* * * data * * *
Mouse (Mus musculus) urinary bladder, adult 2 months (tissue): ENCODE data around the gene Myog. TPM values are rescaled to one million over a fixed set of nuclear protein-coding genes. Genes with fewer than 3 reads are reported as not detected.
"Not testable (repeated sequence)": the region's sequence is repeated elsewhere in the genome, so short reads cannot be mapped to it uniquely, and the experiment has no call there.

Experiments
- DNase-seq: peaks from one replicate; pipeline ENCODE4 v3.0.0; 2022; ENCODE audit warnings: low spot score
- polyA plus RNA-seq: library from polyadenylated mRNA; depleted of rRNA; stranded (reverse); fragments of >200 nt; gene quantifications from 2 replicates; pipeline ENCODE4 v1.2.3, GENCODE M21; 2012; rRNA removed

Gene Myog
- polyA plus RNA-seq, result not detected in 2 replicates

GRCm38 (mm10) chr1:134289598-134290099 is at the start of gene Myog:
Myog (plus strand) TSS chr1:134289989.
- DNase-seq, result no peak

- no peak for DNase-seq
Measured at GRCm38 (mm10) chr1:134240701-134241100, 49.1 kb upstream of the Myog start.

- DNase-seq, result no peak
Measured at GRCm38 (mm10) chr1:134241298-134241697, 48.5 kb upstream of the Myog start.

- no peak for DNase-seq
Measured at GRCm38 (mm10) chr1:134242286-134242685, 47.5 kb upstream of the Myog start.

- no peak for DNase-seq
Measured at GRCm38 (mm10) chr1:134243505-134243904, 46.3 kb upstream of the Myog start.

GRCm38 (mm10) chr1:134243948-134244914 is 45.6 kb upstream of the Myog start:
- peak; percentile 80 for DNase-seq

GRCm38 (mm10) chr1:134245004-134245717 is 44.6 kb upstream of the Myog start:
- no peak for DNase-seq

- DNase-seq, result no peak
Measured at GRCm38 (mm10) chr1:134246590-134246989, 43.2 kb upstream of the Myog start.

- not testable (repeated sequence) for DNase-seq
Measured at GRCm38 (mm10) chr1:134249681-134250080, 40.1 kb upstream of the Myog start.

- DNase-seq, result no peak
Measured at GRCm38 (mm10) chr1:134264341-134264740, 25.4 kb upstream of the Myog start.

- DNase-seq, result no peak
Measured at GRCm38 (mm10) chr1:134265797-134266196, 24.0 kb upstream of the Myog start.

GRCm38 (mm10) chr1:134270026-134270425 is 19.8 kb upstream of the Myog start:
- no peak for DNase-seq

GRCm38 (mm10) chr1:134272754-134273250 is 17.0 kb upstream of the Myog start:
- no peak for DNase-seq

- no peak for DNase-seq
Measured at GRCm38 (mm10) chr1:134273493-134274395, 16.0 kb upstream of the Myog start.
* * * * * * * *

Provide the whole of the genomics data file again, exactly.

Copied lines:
Mouse (Mus musculus) urinary bladder, adult 2 months (tissue): ENCODE data around the gene Myog. TPM values are rescaled to one million over a fixed set of nuclear protein-coding genes. Genes with fewer than 3 reads are reported as not detected.
"Not testable (repeated sequence)": the region's sequence is repeated elsewhere in the genome, so short reads cannot be mapped to it uniquely, and the experiment has no call there.

Experiments
- DNase-seq: peaks from one replicate; pipeline ENCODE4 v3.0.0; 2022; ENCODE audit warnings: low spot score
- polyA plus RNA-seq: library from polyadenylated mRNA; depleted of rRNA; stranded (reverse); fragments of >200 nt; gene quantifications from 2 replicates; pipeline ENCODE4 v1.2.3, GENCODE M21; 2012; rRNA removed

Gene Myog
- polyA plus RNA-seq, result not detected in 2 replicates

GRCm38 (mm10) chr1:134289598-134290099 is at the start of gene Myog:
Myog (plus strand) TSS chr1:134289989.
- DNase-seq, result no peak

- no peak for DNase-seq
Measured at GRCm38 (mm10) chr1:134240701-134241100, 49.1 kb upstream of the Myog start.

- DNase-seq, result no peak
Measured at GRCm38 (mm10) chr1:134241298-134241697, 48.5 kb upstream of the Myog start.

- no peak for DNase-seq
Measured at GRCm38 (mm10) chr1:134242286-134242685, 47.5 kb upstream of the Myog start.

- no peak for DNase-seq
Measured at GRCm38 (mm10) chr1:134243505-134243904, 46.3 kb upstream of the Myog start.

GRCm38 (mm10) chr1:134243948-134244914 is 45.6 kb upstream of the Myog start:
- peak; percentile 80 for DNase-seq

GRCm38 (mm10) chr1:134245004-134245717 is 44.6 kb upstream of the Myog start:
- no peak for DNase-seq

- DNase-seq, result no peak
Measured at GRCm38 (mm10) chr1:134246590-134246989, 43.2 kb upstream of the Myog start.

- not testable (repeated sequence) for DNase-seq
Measured at GRCm38 (mm10) chr1:134249681-134250080, 40.1 kb upstream of the Myog start.

- DNase-seq, result no peak
Measured at GRCm38 (mm10) chr1:134264341-134264740, 25.4 kb upstream of the Myog start.

- DNase-seq, result no peak
Measured at GRCm38 (mm10) chr1:134265797-134266196, 24.0 kb upstream of the Myog start.

GRCm38 (mm10) chr1:134270026-134270425 is 19.8 kb upstream of the Myog start:
- no peak for DNase-seq

GRCm38 (mm10) chr1:134272754-134273250 is 17.0 kb upstream of the Myog start:
- no peak for DNase-seq

- no peak for DNase-seq
Measured at GRCm38 (mm10) chr1:134273493-134274395, 16.0 kb upstream of the Myog start.